Japan can be a mysterious place, and this is something that’s been true for hundreds of years. Western painters including van Gogh were fascinated with the country during the Japonisme period of the 1870s, and I think they’d be right at home in our modern Japan-obsessed world today. It can be fun to see how the world views Japan based on the Google keyword suggestions that pop up in your web browser. I’ve collected some that popped up for me, with short answers, here:
Why is Japan so rich?
This is a hard question to tackle. Japan has a very stable economy with low unemployment, but just as prices haven’t risen much over the past 20 years due to the crash of the Tokyo Asset Bubble, salaries haven’t risen much either. Some careers — including ESL teachers — have actually declined over the past two decades, while others, like the anime-industry, pay wages that are frighteningly low. If you’ve got in-demand web design or programming skills, of course, the situation can be much better.
Why is Japan so weird?
Japan has it’s weirdness, to be sure, from Hello Kitty-themed love hotels where a couple can grab a quick 2-hour “rest” to $300 honeydew melons. But as I often write, the “lens of the Internet” distorts the Japan that we actually see, making us more likely to read about bizarre crimes or squid ink-flavored ice cream than normal everyday news.
Why is Japan so expensive?
It isn’t, really, thanks to the country’s naturally low inflation rate. Prime Minister Abe’s weakening of the yen has helped, too: it’s now about 30% cheaper to visit Japan than it was 4 years ago, and the prices we all pay for anime is about 30% cheaper, too. Go, Mr. Abe!
Why is Japan so populated?
With a population density of 337 people per square km, Japan is the world’s 38th most densely populated country, lower than Belgium or the Maldives but higher than the United Kingdom (225/km2), France (114), the U.S. (33) or Australia (3). This has led to a population that’s at home living in cramped spaces and able to maintain a polite society despite often being separated from others by paper-thin walls.
Why is Japan so Advanced?
Is it? Chances are you’re able to use Microsoft Word or Excel competently, but for many Japanese, mastering these basic software tools would be akin to us learning to compile a Linux kernal. While their devices may still seem sleek and advanced, the software that powers them still comes from Apple, Google and Microsoft, and never Japanese companies.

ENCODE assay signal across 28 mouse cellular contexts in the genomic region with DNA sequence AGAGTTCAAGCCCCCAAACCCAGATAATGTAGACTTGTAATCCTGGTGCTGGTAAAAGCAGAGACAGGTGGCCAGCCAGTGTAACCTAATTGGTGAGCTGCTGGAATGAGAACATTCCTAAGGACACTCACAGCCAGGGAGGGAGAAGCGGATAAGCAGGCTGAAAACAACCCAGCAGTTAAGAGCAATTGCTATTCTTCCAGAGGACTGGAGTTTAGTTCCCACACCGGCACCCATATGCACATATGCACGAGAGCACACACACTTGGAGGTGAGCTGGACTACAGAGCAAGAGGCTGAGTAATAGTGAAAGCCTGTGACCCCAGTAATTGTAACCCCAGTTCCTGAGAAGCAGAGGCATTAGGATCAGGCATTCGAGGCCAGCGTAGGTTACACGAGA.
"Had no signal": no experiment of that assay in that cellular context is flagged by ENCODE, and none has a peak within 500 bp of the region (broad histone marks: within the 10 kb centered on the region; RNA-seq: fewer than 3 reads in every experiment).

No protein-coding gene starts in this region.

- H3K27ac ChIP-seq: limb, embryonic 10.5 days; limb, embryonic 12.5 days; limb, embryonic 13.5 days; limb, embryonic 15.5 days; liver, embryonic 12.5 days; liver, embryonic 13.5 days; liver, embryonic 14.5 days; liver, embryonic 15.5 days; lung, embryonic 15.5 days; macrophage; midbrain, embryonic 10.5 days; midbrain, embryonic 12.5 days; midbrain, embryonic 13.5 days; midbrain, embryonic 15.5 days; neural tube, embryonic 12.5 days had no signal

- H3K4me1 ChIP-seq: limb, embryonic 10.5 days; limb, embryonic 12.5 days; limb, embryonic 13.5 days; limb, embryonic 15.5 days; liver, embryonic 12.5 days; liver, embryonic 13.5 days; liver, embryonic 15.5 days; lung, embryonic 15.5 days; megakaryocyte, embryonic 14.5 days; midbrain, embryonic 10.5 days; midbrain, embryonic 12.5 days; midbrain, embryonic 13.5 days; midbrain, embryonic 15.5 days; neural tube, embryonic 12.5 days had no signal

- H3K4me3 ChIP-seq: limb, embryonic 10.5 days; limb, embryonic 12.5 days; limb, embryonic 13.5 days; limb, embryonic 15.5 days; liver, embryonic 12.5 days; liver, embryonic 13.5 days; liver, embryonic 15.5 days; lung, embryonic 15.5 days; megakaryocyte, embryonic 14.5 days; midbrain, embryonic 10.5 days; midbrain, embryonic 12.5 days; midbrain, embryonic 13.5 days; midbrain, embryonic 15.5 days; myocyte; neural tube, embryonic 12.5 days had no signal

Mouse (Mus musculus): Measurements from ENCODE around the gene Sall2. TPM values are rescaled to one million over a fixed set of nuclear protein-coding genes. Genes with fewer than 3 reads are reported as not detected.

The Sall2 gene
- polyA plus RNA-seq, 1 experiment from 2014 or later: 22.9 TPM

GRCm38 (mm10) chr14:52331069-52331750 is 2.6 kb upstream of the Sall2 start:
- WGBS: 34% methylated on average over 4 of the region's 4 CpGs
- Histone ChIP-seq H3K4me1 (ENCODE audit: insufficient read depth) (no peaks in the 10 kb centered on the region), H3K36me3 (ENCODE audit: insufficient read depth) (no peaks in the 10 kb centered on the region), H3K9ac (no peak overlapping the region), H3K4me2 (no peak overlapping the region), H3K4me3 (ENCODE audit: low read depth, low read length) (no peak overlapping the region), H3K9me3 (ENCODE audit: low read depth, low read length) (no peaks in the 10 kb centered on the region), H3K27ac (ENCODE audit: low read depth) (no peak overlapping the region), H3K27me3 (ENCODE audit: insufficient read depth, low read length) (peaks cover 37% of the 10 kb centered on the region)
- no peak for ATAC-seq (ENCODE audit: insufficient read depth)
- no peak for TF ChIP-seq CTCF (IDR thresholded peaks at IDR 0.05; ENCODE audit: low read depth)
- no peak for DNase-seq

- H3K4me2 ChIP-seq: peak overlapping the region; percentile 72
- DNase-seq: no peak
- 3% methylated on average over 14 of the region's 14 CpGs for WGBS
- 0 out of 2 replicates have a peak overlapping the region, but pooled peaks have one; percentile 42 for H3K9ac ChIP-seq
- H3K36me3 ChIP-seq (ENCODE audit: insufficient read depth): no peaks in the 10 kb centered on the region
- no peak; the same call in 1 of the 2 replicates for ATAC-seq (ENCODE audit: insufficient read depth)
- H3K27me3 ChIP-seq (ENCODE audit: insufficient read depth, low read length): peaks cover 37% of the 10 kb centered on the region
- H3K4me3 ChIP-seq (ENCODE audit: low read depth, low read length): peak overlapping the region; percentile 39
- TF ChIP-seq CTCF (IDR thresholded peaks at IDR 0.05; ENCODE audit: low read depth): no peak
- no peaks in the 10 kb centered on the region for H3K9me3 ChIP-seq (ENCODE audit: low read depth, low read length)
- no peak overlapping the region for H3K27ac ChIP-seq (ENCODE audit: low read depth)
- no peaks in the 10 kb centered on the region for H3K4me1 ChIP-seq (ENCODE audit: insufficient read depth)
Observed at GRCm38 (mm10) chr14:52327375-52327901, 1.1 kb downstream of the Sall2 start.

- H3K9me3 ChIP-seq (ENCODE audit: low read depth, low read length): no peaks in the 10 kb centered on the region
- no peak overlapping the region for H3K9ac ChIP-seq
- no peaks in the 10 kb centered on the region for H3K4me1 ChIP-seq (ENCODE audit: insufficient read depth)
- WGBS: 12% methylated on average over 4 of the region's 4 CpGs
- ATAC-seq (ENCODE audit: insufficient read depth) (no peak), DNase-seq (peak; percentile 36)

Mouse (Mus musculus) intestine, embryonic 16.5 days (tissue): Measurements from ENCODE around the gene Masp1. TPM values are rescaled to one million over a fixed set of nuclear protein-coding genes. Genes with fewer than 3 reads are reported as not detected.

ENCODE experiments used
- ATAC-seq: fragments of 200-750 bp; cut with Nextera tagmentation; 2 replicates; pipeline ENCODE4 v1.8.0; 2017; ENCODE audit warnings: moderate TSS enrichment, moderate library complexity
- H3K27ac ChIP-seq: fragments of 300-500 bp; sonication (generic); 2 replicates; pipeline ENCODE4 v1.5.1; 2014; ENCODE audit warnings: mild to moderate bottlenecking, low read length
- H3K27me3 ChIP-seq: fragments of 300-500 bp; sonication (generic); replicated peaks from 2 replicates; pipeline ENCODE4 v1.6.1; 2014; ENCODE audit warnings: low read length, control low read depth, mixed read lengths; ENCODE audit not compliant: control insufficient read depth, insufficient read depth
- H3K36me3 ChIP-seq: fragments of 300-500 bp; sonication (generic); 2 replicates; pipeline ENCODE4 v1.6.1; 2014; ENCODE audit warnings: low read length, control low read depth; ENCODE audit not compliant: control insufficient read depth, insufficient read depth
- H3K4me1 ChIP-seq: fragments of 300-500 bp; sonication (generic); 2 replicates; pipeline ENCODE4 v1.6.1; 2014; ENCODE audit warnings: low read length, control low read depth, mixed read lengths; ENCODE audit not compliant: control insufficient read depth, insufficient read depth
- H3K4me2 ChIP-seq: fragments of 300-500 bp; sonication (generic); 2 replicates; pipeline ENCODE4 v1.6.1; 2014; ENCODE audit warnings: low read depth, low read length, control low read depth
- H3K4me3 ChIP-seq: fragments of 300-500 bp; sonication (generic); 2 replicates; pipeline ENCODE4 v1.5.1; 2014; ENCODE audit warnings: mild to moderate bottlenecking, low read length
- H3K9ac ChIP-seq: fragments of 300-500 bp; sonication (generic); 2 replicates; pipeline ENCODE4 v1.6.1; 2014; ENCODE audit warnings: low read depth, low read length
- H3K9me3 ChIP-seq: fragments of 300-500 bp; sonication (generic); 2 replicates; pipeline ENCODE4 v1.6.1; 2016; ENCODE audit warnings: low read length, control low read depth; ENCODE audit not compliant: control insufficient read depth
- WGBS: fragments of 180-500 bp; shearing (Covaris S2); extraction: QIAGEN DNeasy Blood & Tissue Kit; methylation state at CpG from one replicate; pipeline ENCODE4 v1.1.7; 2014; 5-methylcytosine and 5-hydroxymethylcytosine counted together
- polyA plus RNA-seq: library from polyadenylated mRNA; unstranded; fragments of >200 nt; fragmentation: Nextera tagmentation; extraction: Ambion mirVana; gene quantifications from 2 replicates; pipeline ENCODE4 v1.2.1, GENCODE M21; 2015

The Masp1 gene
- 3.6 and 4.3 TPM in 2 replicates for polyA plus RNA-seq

Why is Japan so Westernized?
Japan definitely took the lead in Westernizing in Asia, engaging on a program of industrialization from the 1860s to emulate “Britain-senpai” as quickly as she could. Japan based virtually all her institutions (legislative, military, post office etc.) on Britain, France, Poland and the United States.
Why is Japan so clean?
This is a hard one. While it’s true that Japanese cities are nearly always spotless, it’s also true that some Japanese would dispose of a refrigerator in the woods if they thought no one would see them. When I climbed Mt. Fuji in the early 90s, I was horrified to see places where climbers — Japanese climbers, since foreigners invariably worship Mt. Fuji as holy ground — had discarded ramen bowls, chopsticks, etc. Happily Japan realized its mistake of this and cleaned Mt. Fuji up, which was the main reason UNESCO granted the mountain World Heritage status in 2013.
Why is Japan so nationalistic?
Is it? While it’s possible to see loud people on the Internet protesting, in truth these people are very rare, usually driving around in trucks broadcasting WWII songs, or somewhat more awesomely, the Space Battleship Yamato theme song. They’re no more common than KKK members in the U.S. Of course, any country will get riled if pushed, as various statements by South Korean presidents about Japan’s emperor have done, but by and large Japanese are very un-patriotic.
Why is Japan so cute?
Another hard question. Although the word kawaii has been around since the Heian Period (it appears in the Tale of Genji, published around 1000 A.D.), the modern rise of Japan’s worship of all things cute is the 1970s, when consumers suddenly had enough income to buy products that were cute rather than just useful. Now it’s everywhere, from Rilakkuma condoms to panda coffee cups.
Why is Japan so conservative?
Japan certainly is a cautious country, one that “taps on a stone bridge with a stick three times before crossing,” to translate a Japanese proverb. Japanese actively consider their country to be “behind” the U.S. and Europe socially, and the government watches developments in the West to see how, say, a new banking initiative played out in the U.K. before introducing it in Japan.
There’s some great news for fans of yaoi games in English: a brand new title from MangaGamer called No Thank You! It’s a great title that’s fully translated and has a great story and lineup of characters. It’s got awesome game innovations, too, like the ability for players to select how much body hair the men in the game will have, so you can customize all the action to your viewing tastes. All fujoshi and BL game fans should buy and support this great new title!